A profile focuses on a job seeker's interests, contributions and conditions. Interests, of course, are the topics and pursuits that naturally attract a person, often indicated by the things they do with no prompting. Contributions are the ways in which a job seeker can contribute to a work environment, including tasks that the job developer reasonably expects the job seeker could be taught to do. And conditions are the circumstances that must be met in order for the job seeker to succeed. A condition could refer to a physical accommodation, the need for a particular type of schedule or just about anything a person needs in order to make a job work for them. And of course, we all have interests, contributions and conditions – these elements are not unique to the discovery process, although they provide an excellent way of fleshing them out.

The best way for a job developer to know if he or she "got it right" in the profile is to have the job seeker review it. Asking the job seeker to be the profile reviewer shows that the relationship between the job developer and the job seeker should not be hierarchical, or characterized by one person trying to "help" another. Discovery works best when it is done between equals – a job seeker and a job developer going on an exciting journey together.

Once the profile is ready, it's time to find and negotiate the job. That is the goal of discovery – to lead to employment after the writing of the profile. The job developer reviews a list of potential employers, asking to meet with them to discuss possibilities for this particular job seeker. When a job developer meets with employers, he or she is looking to build a relationship while identifying unmet needs.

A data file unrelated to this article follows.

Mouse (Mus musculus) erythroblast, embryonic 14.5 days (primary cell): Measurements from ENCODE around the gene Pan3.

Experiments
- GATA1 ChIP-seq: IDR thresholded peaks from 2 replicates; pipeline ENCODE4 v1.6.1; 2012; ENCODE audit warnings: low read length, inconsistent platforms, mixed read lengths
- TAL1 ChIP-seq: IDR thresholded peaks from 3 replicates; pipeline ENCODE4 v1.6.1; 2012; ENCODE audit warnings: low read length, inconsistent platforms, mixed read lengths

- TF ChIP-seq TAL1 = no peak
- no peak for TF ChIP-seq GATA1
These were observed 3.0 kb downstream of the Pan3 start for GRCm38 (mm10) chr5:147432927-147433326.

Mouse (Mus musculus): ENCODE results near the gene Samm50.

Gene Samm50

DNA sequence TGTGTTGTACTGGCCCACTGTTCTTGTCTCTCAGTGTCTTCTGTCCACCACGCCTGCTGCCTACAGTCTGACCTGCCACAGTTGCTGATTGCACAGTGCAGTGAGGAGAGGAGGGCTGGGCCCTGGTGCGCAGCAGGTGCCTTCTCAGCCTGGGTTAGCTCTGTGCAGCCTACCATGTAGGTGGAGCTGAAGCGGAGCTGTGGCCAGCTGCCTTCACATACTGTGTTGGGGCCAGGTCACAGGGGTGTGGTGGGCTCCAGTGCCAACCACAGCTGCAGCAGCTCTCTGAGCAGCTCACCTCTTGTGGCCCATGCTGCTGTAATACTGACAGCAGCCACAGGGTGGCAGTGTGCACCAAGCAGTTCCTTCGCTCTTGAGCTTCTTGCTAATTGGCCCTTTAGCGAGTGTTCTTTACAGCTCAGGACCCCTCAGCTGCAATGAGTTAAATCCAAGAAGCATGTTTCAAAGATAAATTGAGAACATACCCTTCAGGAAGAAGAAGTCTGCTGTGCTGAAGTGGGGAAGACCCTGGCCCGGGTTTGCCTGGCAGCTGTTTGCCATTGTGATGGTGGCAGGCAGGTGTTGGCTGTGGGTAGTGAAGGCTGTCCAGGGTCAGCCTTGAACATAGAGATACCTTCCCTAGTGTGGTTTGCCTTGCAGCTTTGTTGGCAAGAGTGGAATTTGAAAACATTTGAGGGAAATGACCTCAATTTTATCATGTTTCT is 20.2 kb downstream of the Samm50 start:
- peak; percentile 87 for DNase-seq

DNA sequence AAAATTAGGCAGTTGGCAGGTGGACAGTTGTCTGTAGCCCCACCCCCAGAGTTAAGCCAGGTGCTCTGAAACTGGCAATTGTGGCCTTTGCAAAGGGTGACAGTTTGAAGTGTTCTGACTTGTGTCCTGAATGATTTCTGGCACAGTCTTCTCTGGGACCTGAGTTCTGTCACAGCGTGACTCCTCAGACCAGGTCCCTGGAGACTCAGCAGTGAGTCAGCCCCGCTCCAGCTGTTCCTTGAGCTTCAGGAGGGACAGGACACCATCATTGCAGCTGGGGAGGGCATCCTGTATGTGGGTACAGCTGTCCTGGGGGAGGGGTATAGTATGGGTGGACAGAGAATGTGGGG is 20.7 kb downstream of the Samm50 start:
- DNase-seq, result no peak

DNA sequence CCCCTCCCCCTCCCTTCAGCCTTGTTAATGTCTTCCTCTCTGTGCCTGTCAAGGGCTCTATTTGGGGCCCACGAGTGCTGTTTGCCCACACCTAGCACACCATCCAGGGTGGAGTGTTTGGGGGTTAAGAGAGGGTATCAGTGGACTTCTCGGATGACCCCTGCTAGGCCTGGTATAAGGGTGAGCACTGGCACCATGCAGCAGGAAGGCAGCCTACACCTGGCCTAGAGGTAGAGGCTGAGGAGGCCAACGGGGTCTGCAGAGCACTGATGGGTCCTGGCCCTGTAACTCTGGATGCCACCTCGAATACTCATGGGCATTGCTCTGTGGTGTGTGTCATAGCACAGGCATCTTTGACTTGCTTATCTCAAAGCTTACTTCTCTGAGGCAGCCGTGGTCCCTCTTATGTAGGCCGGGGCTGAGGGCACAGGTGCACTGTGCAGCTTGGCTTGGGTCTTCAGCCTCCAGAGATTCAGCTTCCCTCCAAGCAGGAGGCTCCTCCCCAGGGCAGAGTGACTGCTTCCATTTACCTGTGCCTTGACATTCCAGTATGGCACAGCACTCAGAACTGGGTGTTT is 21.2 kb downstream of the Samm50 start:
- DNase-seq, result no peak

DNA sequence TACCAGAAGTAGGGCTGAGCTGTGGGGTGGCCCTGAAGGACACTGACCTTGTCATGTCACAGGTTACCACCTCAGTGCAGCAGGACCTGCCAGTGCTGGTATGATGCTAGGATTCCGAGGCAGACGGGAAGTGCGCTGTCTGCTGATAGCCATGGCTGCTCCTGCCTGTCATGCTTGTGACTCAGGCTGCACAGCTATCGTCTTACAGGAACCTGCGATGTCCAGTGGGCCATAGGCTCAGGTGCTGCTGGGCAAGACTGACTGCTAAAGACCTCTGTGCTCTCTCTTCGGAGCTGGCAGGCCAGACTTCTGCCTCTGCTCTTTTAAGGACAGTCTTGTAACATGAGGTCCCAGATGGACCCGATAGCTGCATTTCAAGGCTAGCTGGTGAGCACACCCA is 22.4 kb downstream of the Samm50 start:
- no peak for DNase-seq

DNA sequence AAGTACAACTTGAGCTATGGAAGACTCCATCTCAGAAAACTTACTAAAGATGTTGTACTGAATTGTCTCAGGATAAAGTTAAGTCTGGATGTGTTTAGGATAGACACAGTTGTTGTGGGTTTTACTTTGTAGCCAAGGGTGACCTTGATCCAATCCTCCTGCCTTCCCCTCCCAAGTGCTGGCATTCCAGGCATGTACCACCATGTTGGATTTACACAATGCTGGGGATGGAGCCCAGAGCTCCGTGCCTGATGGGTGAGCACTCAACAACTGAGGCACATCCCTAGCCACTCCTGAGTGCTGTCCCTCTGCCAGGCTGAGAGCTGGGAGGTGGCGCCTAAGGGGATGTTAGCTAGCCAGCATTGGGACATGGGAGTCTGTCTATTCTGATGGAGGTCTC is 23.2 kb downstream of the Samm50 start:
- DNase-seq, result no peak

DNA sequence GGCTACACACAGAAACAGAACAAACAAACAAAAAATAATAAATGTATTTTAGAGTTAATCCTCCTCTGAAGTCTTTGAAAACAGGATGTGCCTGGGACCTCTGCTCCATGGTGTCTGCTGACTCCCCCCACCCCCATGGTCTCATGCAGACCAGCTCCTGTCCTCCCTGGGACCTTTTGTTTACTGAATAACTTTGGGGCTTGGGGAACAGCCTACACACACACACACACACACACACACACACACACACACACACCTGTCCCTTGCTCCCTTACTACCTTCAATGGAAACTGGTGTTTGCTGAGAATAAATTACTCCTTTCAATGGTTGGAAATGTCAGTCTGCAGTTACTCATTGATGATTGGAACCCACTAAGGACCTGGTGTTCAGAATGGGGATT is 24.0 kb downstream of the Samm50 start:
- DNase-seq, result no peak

Every business and every community has needs that are unmet. As a job developer, they identify those unmet needs, figure out a match between the need and a job seeker and negotiate a job based upon that. A customized job should be a win-win situation that benefits both the job seeker and the employer. The amount of job coaching and subsequent support will depend on the needs of each individual.

Not every discovery process leads to a traditional employer. Self-employment and resource ownership are two hugely promising avenues of employment for people with disabilities that I will be covering in future columns. Nor is discovery only for people with disabilities. Anyone who needs a non-traditional entrance to the workforce can benefit from discovery, including persons with mental illness or individuals transitioning off welfare benefits.
As a friend of mine who is struggling in her job recently said, "Anyone could benefit from this!"

D'Arcy Robb is the co-coordinator of Employment First Georgia.

I was fortunate enough to attend the annual Marc Gold & Associates Discovery retreat last fall in Ocean Springs, MS, and owe a tremendous thanks to Norciva Shumpert, Michael Callahan and my fellow participants for so generously sharing of their knowledge. I highly recommend the MG&A materials to anyone interested in learning more about Discovery: http://www.marcgold.com

For information on Employment First Georgia, visit www.employmentfirstgeorgia.org

Tags: Making a Difference, employment first